• [Article 8] Principles relating to processing of personal data

At a glance:

  • If you have collected data for a specific and temporary reason (e.g. shipping a product), it must be deleted / anonymised as soon as it is not needed.


  • Schedule a task/cron to periodically go through and anonymise data, but only until a certain conditions are met – e.g. the product is confirmed as delivered.You could store the the deadline for deletion in a db field for the product and extend it in case there's a delivery problem.
  • Think carefully and treat each category of data differently, for example auto-deleting old browsing history if you only use the previous month to drive your recommendations system.
  • Where it is not possible to delete data, it must be anonymised or pseudomised until it isn't possible to identity an individual even when combined with other data points.
  • If you archive this data, don't keep it in the active databases simply noting it as 'archived'.
  • Only a specific service responsible for accessing and removing data should have access to the archive (intermediate archive).
  • Archived data should have specific access modes as the use of an archive must be on an ad hoc and exceptional basis.
  • Don't solely rely on automatic purge systems but also introduce manual reviews of stored data into your internal processes.
  • Introducing solid retention and data management policies is all-round good practice as it ensures that the data stored about users remains relevant and saves on storage costs.
  • Log automatic deletion processes which can be kept as proof of the deletion action.


Covered in:

  • [Article 30] Records of processing activities
  • [Article 32] Security of processing

At a glance:

  • It’s important that the organization processing personal data adopts good technical practices that protect the stored personal data in their care.


  • Enforce authentication before any access to personal data
  • Use SSH keys and adopt state of the art cryptography, key length algorithms, protection of private keys with a passphrase and key rotation.
  • Restrict communication ports to only those necessary for the proper functioning of installed applications and block other ports by your firewall.
  • Encrypt data in transit between your application layer and database (or your message queue, etc.) over TLS
  • Your certificates could be auto-signed (and possibly pinned) or you could use an intern CA.
  • Some databases require gossiping among the nodes which should also be set up to use encryption.
  • Encrypt your backups.
  • Encrypt your data at rest.
  • Do not store passwords in clear text, hash them using a proven library like bcrypt.
  • If you want to use production data for test/staging servers, either build a dummy data set or change any sensitive field to a "pseudonym", theoretically could make use of a 'pseudonymizing' method implementing a hash+salt/bcrypt/PBKDF2 encryption. Some database have these features built-in, eg. Oracle.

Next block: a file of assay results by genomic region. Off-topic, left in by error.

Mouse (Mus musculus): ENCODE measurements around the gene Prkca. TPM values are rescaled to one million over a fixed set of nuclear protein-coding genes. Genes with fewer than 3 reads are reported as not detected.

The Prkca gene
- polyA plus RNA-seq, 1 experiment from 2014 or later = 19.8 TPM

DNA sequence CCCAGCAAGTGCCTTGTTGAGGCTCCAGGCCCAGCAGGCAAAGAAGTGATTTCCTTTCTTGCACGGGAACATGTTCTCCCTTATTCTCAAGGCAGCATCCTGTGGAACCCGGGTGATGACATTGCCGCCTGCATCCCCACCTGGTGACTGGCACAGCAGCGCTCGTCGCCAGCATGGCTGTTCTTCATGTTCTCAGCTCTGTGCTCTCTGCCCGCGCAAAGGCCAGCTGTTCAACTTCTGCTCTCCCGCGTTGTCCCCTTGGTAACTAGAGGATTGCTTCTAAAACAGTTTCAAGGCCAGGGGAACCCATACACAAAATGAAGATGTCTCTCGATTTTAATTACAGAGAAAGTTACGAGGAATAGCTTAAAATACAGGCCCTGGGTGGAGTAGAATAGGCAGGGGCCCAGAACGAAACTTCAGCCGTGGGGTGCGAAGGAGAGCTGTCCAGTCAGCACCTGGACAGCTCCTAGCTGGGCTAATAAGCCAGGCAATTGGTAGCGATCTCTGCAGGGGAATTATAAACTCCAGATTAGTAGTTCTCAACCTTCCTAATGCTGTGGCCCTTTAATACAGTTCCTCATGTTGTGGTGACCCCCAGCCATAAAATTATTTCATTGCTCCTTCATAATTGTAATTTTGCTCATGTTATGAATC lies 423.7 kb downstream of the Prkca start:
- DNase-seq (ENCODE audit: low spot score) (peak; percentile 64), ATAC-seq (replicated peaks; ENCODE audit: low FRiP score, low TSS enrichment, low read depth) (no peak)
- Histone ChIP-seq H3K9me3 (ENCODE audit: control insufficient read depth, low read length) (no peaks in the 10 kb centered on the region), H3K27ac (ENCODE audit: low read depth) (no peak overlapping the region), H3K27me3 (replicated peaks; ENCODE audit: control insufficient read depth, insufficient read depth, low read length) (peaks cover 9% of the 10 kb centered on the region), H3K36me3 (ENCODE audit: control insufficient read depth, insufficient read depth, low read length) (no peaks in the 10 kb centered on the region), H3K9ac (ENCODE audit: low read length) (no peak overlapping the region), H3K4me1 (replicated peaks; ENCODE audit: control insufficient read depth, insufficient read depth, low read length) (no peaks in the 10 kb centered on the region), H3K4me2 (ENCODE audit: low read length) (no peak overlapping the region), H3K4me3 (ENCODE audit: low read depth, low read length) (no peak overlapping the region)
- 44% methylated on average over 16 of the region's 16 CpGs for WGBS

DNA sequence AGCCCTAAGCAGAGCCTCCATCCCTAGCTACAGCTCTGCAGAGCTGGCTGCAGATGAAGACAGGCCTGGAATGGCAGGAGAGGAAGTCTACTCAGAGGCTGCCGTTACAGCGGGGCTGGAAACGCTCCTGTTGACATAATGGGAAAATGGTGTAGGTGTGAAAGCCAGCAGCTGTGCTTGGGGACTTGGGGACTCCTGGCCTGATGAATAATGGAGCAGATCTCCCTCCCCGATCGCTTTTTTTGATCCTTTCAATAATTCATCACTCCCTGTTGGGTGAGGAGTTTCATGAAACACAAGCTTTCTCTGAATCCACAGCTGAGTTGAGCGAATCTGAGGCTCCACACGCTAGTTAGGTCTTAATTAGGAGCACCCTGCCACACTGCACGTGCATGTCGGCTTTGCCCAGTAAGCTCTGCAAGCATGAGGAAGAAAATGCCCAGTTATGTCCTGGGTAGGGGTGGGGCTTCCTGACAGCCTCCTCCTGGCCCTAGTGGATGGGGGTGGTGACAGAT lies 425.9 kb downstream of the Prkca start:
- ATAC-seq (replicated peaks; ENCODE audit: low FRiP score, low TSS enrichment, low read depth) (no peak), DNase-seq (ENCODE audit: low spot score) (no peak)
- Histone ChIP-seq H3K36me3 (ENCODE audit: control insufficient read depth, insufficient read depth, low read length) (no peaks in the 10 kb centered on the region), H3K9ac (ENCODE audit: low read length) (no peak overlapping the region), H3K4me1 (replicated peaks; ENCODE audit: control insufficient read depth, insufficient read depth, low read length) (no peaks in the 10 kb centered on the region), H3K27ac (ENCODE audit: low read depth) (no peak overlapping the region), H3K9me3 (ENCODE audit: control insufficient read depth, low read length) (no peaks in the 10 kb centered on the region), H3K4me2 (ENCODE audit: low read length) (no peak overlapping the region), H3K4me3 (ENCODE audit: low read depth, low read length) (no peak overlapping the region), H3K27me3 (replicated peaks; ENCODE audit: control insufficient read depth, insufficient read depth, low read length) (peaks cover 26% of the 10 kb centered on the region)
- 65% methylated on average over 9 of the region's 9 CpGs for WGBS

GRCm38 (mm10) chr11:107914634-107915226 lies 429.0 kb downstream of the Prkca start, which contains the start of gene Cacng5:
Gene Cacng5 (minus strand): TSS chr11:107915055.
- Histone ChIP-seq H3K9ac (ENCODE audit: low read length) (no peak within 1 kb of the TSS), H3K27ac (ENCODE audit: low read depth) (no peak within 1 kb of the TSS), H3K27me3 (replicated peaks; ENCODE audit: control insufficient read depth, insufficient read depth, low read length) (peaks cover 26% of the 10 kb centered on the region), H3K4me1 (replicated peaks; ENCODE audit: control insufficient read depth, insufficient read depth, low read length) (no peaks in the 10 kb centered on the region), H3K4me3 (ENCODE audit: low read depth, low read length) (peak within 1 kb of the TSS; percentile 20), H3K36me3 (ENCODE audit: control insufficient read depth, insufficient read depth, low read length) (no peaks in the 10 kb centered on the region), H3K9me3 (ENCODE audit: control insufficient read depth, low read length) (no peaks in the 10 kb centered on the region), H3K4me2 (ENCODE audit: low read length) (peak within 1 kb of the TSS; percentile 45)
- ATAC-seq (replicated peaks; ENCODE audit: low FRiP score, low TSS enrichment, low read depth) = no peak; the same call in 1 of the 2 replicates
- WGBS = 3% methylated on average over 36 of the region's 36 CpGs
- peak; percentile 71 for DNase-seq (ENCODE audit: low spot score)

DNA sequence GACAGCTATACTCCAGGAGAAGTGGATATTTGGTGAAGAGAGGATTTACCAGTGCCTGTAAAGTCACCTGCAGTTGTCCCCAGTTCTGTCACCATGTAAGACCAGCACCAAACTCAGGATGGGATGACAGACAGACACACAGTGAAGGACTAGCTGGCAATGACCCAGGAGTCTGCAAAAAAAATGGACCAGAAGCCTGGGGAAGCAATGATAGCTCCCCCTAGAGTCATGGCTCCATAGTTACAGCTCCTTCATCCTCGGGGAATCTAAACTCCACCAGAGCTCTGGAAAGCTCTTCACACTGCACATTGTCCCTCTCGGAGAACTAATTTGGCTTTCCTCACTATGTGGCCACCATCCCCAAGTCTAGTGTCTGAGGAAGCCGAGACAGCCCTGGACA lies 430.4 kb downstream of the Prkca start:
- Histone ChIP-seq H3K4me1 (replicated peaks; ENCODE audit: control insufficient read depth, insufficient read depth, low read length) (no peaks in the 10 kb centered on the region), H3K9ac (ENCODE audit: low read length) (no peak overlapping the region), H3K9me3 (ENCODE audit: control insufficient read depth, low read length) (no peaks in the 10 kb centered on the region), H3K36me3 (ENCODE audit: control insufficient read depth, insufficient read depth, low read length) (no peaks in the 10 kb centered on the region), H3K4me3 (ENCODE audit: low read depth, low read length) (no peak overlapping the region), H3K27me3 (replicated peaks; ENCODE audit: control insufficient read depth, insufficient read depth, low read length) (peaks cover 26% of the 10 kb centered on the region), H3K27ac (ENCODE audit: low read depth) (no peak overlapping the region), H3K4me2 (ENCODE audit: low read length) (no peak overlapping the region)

• In order to conform with Article 30(1), consider logging all access attempts to your data, so you know who has accessed what and for what reason. This isn't specifically mentioned in the article but is one way to address it's emphasis on accountability.
  • Consider the risks associated with any development tools, including risks related to SaaS (Software as a Service) and collaborative cloud tools (such as Slack, Trello, GitHub, etc.). Make sure you keep secrets and passwords out of your folder with source code!
  • If you use cookies for authentification. 1. force the use of HTTPS via HSTS 2. use secure glags 3. use the HttpOnly flag.
  • Address security in your documentation to ensure consistent practices overtime.

4. Final notes

Although developers maintaining mature systems prior to the introduction of GDPR weren't as lucky, adopting good GDPR compliance for new applications proves significantly easier than shoehorning them in retroactively.

Many of the considerations presented above are generally good practice anyway, many developers and software designers have already up'd their game and incorporated privacy by design in their work in the same way they think about accessibility, performance and security.

It's not all quite as daunting as it looks, and shouldn't be, it's just a way in which we must develop.

As well being mindful of them during the design and testing stages of your app, I also suggest drawing up a sort of checklist and regularly auditing their implementation among your colleagues/dev teams.

Communicating openly and honestly on how you use data to improve user experience on your platform demonstrates that you value their data which can only have a positive impact on your credibility and organisation's trust. Especially in a world where most reputable organisations are already onboard.

Using robust and well-maintained data protection policies will improve confidence in the analytics enhancing customer experience and helping to minimise cyber-security flaws. Providing you're honest and don't spam your users with disingenuous marketing material, they'll be happy to grant you consent.

[1] https://gdpr.eu/what-is-gdpr

[2] https://gdpr-info.eu/art-4-gdpr/